After nearly two years of working on a high school campus no one knows better how snarky, temperamental and moody teens can be. But keep in mind that there’s nothing beautiful about being exhausted and most teens are exactly that.

I’m going to soldier on and get through the day with a Starbuck’s elixir or two.

It’s a pity youth is wasted on the young because I’m not sure they have the time to fully enjoy and appreciate it anymore.

Wednesday, February 6, 2013

Updates? More Like Ugh-dates!

My grandma never bonded with the microwave my mother bought her. It drove us crazy, but in the end Gram still manged to heat up her food just fine using the stove or oven with no difference in outcome.

There was a time when a person could hide behind the technology he or she used forever and still function in the world.

I believe those days are numbered, if not gone already.

System updates aren't anything new, but their frequency and ability to disrupt has increased over the last year. So much so that we're seeing updates effect outcomes more and more. Older browsers can't support certain plug-ins. Older operating systems can't update to a newer browser. And some places (Google) refuse to play nice anymore with old Office software.

For those who have successfully avoided digital literacy, there's nowhere to hide anymore. For those of us who are regular, if not confident, users there's a fatigue settling in as we constantly adjust to new settings or windows to perform functions we've been doing for years.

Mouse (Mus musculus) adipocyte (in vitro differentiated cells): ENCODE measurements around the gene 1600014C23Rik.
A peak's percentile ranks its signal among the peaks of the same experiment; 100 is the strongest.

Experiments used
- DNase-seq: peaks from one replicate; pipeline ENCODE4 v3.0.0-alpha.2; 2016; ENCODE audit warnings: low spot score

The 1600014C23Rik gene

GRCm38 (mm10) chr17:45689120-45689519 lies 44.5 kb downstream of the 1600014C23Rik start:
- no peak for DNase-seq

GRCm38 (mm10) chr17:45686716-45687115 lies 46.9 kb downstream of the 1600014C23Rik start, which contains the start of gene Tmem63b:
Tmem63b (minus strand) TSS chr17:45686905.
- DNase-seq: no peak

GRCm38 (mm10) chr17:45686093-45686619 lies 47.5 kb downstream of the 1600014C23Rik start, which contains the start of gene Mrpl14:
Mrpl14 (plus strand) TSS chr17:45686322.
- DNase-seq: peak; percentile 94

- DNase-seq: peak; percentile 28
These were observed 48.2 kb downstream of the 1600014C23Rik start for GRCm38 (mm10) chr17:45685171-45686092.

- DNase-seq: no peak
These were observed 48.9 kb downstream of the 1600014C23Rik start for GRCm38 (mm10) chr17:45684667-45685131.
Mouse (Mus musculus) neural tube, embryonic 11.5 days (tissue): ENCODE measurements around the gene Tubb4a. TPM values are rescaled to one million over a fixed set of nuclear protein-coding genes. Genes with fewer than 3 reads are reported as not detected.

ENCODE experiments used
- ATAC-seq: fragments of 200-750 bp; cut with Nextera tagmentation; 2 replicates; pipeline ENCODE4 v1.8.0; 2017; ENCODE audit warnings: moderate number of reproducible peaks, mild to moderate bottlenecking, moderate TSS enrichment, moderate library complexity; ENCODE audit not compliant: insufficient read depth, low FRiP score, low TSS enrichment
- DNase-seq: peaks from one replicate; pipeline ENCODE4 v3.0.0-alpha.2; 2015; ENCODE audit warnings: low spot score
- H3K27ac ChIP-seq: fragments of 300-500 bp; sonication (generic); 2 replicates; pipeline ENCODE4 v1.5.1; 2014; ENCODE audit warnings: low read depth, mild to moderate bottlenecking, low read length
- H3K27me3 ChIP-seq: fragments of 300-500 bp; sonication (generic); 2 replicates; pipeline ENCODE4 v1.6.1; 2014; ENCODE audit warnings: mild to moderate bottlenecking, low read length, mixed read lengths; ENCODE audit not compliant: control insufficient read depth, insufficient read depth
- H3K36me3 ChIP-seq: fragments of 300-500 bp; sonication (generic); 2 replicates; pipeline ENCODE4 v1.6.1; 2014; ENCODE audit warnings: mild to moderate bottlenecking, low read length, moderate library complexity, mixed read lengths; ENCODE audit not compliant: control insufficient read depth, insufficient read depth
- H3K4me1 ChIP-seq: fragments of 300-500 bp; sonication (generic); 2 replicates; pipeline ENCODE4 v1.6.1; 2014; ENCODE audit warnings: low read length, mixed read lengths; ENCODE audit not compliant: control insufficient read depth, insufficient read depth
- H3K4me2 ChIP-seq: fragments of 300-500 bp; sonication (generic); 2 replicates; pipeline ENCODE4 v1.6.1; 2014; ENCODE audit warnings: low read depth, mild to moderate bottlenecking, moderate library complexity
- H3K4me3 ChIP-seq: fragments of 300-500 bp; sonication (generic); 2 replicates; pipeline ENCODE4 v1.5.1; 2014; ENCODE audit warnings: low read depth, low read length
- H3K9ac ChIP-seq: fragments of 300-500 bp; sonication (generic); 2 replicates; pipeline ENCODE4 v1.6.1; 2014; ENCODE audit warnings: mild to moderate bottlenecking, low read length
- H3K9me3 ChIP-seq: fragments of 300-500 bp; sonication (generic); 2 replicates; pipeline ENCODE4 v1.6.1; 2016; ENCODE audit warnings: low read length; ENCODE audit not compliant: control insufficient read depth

It's a mixed blessing of sorts because while updates are meant to solve problems, they often cause new ones.

Here in the LMC, we try and stay on top of the changes as best we can.  For all their DI (digital intelligence) students struggle with changes as much as we do. Sometimes we figure out a problem together, sometimes the kids tip us off and other times we scramble for a fix in the eye of a storm (always it seems on a day an English class has a paper due).

Here are some tips for taking the Ugh out and being Up for updates-
  • Adjusting to new software changes is a bit like a brain teaser, so your exercising your mind!
  • Synonyms for up- well-versed, cognizant, informed and my favorite- savvy. See how smart you sound already?
  • Think about the movie Up- doesn't it put a smile on your face? (Except for that lovely montage in the beginning that makes people cry- don't think about that!)
  • Up is higher- as in higher learning, higher capacity and high-end user- you're practically a pro! 
Up, up, updates aren't going away folks!

Wednesday, January 30, 2013

Go Ahead, Judge a Book By Its Cover- Or Title!

This is about a girl changing who she is to fit in at her high school.

On Tuesday, January 29, 2013 the LMC hosted our first ever Book Spine Poetry Slam with the juniors from Mr. Kluch and Ms. Harris' classes.